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social interaction - a learned set of skills or an instictive ability?

(5 Posts)
deaconblue Sat 23-Aug-08 11:08:40

I alwyas thought that the ability to get on with others was a kind of instinctive thing. But ds seems to need to learn adn practise getting on with others. There's the obvious like sharing, no smacking etc but also stuff like if he likes a child he cuddles them for so long they get fed up and have to be rescued.
Is it just ds or do you think most children have to learn how to interact successfully with their peers?

SheSellsSeashellsByTheSeashore Sat 23-Aug-08 11:13:23

no they have to learn. im guessing ds is only young i.e. under nursery age? dont worry they dont understand the concept of playing together and sahring untill much older.

even once at nursery they are generally only at the stage where they play next to each other and talk at each other as opposed to with each other i.e.

boy1: look at my rainbow
boy2: i like fire engines
boy1: my rainbow is all the colours
boy2: fire engines are red.

AvenaLife Sat 23-Aug-08 11:16:22

Some children have a natural ability, others need some support and guidance to do this. It can be hard helping them to fit in. I was recommended a fantastic book by another mnetter for ds called the Unwritten Rules of Friendship. It is very good and easy to put things into perspective. It's about £8 from Amazon.

Try not to get too concerned. Some children need a bit more support with english, others maths, our just need help making friends and getting along with people. It's better to tackle this now rather than later though.
smile

deaconblue Sat 23-Aug-08 11:19:07

yes he is only 2 and a bit. I find it fascinating rather than worrying, although I do feel really sorry for him when he gets it wrong. I wonder if it's a genetic thing too - I find it quite easy to get along with different types of people, but dh used to be really shy and has had to work at social skills as he's got older.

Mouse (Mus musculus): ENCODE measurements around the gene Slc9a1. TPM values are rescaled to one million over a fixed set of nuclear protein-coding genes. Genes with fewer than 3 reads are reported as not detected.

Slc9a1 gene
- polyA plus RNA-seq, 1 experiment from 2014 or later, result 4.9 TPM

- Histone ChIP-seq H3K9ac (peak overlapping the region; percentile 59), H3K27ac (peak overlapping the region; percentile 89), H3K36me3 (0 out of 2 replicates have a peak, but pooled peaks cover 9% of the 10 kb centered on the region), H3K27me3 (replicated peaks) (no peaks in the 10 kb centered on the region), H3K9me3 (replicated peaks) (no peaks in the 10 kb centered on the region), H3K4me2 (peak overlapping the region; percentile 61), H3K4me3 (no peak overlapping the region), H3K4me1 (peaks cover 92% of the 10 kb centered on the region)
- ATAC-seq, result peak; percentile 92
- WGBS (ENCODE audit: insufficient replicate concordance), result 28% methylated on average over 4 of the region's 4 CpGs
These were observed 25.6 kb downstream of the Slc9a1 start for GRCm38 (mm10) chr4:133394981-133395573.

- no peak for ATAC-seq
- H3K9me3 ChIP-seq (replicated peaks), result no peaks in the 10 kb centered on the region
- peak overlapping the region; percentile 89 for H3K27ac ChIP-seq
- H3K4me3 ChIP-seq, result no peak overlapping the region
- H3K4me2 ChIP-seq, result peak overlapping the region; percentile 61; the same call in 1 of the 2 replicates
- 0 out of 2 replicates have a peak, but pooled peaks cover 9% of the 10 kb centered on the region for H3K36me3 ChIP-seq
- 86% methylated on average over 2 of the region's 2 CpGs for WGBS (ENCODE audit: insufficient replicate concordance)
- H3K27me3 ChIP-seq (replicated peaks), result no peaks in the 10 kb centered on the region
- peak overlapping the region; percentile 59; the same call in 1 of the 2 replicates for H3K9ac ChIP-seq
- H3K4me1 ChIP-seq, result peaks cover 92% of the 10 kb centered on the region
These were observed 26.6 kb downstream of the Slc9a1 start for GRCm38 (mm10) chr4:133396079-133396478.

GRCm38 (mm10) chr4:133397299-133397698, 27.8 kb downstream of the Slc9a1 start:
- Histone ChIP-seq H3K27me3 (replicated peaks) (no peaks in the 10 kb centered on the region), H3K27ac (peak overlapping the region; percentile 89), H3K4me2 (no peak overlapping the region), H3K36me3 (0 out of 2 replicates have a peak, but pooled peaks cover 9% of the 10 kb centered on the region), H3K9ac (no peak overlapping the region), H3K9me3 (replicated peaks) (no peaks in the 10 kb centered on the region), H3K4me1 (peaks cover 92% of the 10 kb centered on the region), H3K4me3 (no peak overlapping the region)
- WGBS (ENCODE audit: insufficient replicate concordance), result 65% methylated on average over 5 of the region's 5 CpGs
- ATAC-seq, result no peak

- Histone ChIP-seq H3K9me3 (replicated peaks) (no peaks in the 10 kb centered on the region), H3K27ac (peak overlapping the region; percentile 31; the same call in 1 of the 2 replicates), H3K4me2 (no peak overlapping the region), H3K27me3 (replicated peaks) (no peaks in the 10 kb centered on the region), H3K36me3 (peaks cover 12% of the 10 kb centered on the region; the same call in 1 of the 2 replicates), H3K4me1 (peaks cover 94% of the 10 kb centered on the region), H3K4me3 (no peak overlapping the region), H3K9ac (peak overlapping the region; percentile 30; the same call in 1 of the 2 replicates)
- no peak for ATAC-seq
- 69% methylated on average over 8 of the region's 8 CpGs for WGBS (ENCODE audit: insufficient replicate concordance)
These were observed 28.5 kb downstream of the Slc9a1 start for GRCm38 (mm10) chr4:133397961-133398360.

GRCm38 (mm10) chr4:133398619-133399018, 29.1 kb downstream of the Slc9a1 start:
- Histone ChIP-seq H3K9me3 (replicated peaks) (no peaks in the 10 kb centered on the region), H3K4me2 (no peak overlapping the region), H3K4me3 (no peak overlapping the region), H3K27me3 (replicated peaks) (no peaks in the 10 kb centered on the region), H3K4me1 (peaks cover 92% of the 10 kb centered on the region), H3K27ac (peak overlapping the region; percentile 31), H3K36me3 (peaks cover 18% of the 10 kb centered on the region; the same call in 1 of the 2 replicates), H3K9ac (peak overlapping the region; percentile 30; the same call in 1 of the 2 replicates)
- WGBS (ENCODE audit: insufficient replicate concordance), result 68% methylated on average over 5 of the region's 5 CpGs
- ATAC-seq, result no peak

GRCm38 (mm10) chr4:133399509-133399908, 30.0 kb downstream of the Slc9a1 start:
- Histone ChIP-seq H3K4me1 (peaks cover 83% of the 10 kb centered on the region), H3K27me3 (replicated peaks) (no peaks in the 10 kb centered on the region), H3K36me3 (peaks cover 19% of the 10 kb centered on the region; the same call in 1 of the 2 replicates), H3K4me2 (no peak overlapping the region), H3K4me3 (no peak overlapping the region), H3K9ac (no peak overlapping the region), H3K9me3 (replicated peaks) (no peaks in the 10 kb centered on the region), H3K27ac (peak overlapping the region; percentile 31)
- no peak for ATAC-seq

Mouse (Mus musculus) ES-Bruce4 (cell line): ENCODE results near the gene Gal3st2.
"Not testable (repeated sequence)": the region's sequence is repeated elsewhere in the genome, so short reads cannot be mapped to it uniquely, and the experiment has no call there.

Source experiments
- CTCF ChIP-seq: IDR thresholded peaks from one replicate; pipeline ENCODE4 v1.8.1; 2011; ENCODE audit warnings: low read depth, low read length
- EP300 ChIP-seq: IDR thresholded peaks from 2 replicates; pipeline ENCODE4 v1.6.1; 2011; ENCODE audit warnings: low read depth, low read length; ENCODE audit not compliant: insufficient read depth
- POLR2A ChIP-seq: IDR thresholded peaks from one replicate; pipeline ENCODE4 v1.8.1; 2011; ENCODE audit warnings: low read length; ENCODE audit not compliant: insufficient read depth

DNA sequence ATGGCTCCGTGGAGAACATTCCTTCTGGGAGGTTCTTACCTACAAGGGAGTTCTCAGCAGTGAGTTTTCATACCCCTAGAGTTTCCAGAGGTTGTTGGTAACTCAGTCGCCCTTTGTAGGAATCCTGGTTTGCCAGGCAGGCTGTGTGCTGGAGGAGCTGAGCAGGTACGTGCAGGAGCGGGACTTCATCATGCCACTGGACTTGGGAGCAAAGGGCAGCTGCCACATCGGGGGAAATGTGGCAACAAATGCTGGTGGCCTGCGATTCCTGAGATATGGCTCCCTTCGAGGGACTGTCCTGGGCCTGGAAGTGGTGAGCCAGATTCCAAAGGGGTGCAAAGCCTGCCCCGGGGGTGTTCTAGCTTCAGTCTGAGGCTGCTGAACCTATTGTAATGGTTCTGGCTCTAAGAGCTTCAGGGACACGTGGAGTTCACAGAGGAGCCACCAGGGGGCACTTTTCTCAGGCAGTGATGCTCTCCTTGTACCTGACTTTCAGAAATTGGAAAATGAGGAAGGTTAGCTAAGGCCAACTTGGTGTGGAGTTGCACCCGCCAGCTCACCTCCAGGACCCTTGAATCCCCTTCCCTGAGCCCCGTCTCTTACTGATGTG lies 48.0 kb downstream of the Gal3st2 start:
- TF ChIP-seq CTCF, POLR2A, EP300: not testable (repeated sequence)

PookiePodgeandTubs Sat 23-Aug-08 11:28:46

I think that my brother learned these skills. As a child he seemed different. He used to sit in class writing pages and pages of numbers. He was always 'numerical' if you know what I mean. He did applied maths and theoretical physics at college, but struggled with English as he had Dyslexia.

HOWEVER, at some point about 17, he realised, ok, all that is expected of me is to say "Hi, how are you?", is that it? Ok, and to stand still and nod a bit, and listen to the reply? \is that right? And smile a bit, laugh sometimes, hmmm, OK< and then I think of question that shows I've been listening?

He had to break it down. Effortless banter between two chatterboxes was analysed in a scientific way, and then copied!

He does it quite naturally now grin

Hope that helps.. My own son has inherited that type of brain too i think. But I am not as worried as some of the other parents are. A little of course.

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